Continuing from the previous post, here is a more detailed explanation of the Joyent Triton platform we set up in the CTO lab. Triton is Joyent’s elastic container infrastructure that runs on their cloud, a private cloud or both.
The idea behind setting up this instance is, working with Joyent, to learn about the platform. The next step is to work with the Dell Active System Manager (ASM) team to decompose ASM into microservices and then run it on the Triton platform.
Take a listen as Don walks through the actual layout of the instance.
Some of the ground Don covers
Our minimalist set-up featuring two Dell R730 servers (the schematic only shows one for simplicity. An R730 contains two 520s). Don explains how they are configured and how ZFS affects the set up.
The two Dell Force 10 S6000 switches.
A double-click on the networking set up
The roles the compute and head nodes (the head node acts as the admin into the system).
A while back I tweeted how we had begun setting up a mini-instance of Joyent’s Triton in our Dell CTO lab. Triton is Joyent’s elastic container infrastructure that runs on their cloud, a private cloud or both. This cloud platform includes OS and machine virtualization (e.g. Docker with regards to the former and typical VMs under KVM for the latter).
About a week ago we got the platform set up about and I grabbed sometime with Don Walker of Dell’s enterprise CTO office to tell us about it.
In this first of three videos, Don gives an overview of the work Dell is doing with Joyent. He describes what we’ve set up in the lab and talks about where we hope to take it.
Some of the ground Don covers
Don’s focus on Open Source Cloud eg Open Stack, containers, cloud networking and storage solutions
What the enterprise CTO office does
What we’re doing with Joyent: evaluating Triton and the process of taking existing products and put them into microservices and containers.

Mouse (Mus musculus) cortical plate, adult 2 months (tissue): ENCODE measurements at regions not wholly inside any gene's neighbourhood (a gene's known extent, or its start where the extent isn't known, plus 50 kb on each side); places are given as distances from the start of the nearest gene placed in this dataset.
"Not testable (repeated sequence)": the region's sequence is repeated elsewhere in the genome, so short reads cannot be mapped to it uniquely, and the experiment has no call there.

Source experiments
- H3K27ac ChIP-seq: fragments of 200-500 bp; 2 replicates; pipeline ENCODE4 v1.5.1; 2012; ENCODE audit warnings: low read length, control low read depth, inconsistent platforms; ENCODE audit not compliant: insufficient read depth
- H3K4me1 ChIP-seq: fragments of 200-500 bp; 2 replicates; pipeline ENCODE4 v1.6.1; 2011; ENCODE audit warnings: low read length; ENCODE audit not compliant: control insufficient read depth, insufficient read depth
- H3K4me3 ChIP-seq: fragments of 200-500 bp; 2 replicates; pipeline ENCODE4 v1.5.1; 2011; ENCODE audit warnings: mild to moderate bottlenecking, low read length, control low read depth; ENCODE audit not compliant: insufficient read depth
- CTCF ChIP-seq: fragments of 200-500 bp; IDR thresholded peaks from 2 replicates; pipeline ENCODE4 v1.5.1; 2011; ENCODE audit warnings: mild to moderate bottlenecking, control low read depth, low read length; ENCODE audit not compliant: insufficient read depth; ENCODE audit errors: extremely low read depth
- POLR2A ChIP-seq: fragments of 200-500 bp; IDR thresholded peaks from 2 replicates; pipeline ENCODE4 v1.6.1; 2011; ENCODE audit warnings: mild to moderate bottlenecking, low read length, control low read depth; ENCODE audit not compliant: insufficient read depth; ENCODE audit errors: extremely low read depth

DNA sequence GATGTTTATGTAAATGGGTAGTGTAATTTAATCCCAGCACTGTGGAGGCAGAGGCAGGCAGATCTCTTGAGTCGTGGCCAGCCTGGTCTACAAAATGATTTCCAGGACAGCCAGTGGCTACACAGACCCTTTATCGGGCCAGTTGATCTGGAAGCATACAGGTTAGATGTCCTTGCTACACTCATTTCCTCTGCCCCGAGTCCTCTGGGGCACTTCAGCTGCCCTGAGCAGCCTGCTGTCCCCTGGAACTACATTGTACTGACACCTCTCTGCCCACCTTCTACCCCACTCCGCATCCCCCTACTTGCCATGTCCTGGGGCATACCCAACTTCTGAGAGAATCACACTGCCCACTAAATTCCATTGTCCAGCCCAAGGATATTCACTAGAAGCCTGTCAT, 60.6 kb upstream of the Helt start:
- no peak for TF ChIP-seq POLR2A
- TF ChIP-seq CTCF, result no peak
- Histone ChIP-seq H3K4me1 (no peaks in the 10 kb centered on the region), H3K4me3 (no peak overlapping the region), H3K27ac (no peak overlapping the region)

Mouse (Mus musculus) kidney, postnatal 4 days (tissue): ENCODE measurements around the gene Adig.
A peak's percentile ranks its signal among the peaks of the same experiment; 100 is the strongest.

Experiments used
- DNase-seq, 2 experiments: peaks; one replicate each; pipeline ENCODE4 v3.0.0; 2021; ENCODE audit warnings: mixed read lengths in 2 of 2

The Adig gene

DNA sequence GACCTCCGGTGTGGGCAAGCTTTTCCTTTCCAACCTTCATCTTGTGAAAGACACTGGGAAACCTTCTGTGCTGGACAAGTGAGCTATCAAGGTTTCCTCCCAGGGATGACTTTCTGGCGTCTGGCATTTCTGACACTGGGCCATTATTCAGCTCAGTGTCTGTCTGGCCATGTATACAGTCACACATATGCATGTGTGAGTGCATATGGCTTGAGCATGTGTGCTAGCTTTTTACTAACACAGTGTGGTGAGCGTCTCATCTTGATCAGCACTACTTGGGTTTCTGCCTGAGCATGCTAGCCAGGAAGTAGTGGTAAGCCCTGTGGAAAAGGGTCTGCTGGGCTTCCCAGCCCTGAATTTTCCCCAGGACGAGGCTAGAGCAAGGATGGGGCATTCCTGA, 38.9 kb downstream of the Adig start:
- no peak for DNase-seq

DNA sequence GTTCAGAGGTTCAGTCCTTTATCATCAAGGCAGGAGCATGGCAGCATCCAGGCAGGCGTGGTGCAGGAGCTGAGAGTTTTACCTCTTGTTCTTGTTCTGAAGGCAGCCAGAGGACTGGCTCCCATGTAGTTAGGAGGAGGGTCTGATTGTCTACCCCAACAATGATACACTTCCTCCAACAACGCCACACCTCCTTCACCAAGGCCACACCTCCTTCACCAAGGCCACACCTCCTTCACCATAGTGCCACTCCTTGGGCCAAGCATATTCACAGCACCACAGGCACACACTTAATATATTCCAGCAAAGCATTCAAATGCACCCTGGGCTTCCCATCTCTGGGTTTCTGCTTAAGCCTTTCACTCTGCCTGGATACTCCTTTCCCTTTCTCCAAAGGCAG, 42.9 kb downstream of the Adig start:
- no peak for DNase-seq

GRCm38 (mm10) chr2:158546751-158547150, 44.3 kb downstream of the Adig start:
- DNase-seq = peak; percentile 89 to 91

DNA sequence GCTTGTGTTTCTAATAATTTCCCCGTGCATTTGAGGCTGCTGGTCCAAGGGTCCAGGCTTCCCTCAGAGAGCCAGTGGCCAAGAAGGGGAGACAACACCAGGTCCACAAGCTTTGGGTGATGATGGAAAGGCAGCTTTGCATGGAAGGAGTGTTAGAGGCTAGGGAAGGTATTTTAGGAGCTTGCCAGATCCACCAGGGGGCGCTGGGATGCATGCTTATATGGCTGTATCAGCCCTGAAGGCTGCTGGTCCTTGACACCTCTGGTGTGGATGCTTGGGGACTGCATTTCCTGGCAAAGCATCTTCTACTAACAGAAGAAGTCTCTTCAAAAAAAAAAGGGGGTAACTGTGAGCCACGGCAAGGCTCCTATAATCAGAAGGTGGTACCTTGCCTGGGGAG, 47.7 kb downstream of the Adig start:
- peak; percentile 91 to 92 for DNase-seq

Looking at Dell’s ASM (Active System Manager) and what it means to refactor for microservices and containers
Overview of what was set up in the lab: a minimalist 2 node instance consisting of head and compute nodes.
While I was in San Francisco back in November, I stopped by Joyent’s headquarters. The main purpose was to talk about the Docker/Triton platform we are setting up in the CTO lab.
While I was there I chatted with Joyent’s Casey Bisson, director of product management. Casey took me through a couple of white board sessions around containers and VMs. This first session talks about how containers and VMs work together, how they’re different and where Joyent’s elastic container infrastructure, Triton, fits.
Some of the ground Casey covers
Linux allows you to build containers on your laptop and push them, as is, to the cloud. For other OS’s you need to use VMs
Containers in the cloud within VMs and the affect on efficiency
Running containers on bare metal, security concerns and how Joyent addresses these concerns
How Triton virtualizes the network into the container
KubeCon: Learning about Joyent and Triton, the elastic container infrastructure – Barton’s blog
Here’s another interview from KubeCon back in November. This one’s a twofer. Joyent’s CEO and CTO, Scott Hammond and Bryan Cantrill respectively, talk about taking their learnings from Solaris zones and applying them to the world of modern apps and containers.
Some of the ground Scott and Bryan cover
Joyent, a software company focused on delivering a container native software infrastructure platform
They had been doing containers for 6 years and when Docker came along they focused on that
How Solaris zones came about, how Joyent picked it up and ran with it, and how it acted as a foundation for today’s containerized world – How they were in the right place at the wrong time
Whats in store for Joyent going forward – supporting the movement to modern app dev and the intersection of containers – taking this new tech and productizing and simplifying them to allow enterprises to roll them out